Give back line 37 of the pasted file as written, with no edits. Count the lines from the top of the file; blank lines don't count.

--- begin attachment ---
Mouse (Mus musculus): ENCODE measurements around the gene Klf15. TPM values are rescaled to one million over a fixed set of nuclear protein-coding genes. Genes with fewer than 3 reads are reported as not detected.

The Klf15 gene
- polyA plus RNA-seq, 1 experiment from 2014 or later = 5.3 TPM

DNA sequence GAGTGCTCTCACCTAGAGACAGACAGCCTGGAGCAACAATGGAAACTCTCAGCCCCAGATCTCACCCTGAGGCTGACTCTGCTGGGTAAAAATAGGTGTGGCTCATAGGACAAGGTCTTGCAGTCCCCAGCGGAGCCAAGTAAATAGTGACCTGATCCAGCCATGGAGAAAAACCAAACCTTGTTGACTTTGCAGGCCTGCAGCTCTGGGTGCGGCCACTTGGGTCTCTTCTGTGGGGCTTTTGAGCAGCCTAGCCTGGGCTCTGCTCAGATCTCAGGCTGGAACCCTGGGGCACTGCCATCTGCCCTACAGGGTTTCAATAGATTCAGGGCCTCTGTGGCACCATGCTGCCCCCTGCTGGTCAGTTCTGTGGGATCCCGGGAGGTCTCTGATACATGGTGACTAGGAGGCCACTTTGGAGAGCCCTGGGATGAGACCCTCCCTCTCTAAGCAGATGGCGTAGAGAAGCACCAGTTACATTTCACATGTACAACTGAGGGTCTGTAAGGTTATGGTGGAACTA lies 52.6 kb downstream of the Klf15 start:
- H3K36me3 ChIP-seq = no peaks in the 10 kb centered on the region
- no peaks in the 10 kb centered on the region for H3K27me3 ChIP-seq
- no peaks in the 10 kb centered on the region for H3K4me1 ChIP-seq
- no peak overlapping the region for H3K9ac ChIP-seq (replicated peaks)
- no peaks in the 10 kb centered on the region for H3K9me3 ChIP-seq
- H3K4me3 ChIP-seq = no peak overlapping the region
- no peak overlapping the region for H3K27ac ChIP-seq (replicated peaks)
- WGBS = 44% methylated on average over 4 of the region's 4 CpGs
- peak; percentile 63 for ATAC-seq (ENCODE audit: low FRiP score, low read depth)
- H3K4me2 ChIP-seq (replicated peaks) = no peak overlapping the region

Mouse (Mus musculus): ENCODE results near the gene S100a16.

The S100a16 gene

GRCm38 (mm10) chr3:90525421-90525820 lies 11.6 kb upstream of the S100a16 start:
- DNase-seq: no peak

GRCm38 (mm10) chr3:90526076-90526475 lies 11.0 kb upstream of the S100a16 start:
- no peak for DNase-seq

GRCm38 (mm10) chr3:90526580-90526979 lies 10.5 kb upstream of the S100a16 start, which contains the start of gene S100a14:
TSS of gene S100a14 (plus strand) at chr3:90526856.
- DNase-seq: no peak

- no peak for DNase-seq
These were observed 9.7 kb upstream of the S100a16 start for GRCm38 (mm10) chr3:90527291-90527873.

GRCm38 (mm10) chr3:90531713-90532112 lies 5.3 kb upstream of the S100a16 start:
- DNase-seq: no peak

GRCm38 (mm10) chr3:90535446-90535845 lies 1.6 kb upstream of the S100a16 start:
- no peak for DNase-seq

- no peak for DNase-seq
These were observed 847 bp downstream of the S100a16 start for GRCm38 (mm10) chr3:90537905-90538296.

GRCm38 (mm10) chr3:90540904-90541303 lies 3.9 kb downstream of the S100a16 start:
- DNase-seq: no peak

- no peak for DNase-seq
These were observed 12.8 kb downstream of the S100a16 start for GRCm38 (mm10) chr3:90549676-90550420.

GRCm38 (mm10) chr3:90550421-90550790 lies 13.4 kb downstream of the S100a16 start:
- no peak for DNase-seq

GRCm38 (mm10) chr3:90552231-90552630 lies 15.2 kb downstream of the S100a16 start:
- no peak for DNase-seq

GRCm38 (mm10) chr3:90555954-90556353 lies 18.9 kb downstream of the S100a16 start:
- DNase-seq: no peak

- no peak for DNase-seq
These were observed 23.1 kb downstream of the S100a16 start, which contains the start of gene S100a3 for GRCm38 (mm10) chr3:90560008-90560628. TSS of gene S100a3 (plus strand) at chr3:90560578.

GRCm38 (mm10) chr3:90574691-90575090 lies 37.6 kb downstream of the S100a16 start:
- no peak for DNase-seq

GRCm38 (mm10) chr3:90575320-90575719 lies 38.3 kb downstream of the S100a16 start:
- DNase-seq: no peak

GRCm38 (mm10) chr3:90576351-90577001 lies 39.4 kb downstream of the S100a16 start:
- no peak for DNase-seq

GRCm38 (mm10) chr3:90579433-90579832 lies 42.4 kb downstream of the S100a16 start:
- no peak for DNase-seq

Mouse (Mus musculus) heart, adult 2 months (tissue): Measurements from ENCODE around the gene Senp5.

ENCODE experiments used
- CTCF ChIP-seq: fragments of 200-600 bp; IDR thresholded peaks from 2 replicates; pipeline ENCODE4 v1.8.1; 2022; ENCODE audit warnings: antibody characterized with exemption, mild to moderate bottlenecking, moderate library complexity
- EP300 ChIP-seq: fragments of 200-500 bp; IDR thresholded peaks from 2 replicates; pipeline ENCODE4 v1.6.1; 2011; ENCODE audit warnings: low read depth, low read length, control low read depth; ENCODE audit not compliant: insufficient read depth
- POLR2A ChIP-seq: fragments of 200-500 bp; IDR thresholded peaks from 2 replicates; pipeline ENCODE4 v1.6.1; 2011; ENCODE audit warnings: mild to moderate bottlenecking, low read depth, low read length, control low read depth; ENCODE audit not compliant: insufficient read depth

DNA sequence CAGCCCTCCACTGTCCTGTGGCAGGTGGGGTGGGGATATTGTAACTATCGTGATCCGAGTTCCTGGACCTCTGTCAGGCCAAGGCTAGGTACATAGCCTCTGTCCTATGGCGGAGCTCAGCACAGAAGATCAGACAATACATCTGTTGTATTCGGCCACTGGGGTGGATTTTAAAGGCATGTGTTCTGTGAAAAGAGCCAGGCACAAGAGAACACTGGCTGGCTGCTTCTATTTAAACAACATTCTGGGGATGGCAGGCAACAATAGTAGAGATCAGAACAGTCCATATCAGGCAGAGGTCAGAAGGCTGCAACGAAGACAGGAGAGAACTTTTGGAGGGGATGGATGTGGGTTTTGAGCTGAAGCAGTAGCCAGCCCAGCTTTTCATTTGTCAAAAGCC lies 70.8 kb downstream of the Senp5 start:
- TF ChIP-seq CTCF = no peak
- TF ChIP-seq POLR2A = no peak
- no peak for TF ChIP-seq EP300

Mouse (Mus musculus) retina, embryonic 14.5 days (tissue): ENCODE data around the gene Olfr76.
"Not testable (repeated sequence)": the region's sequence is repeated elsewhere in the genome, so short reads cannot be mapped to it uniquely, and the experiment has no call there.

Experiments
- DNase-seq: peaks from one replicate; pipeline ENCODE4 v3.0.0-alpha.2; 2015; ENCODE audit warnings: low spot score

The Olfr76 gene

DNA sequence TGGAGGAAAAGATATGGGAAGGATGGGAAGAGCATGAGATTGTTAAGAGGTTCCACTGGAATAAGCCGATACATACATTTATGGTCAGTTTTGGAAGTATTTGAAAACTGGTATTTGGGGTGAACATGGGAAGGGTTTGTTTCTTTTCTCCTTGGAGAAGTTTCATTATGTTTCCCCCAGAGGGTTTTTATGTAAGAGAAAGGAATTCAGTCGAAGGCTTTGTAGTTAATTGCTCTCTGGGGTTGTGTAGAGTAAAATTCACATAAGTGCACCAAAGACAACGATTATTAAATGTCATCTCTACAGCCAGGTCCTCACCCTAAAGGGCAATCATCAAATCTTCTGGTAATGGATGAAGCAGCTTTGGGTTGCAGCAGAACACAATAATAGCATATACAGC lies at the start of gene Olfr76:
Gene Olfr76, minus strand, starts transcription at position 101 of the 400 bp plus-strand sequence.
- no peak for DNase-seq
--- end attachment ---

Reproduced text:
- no peak for DNase-seq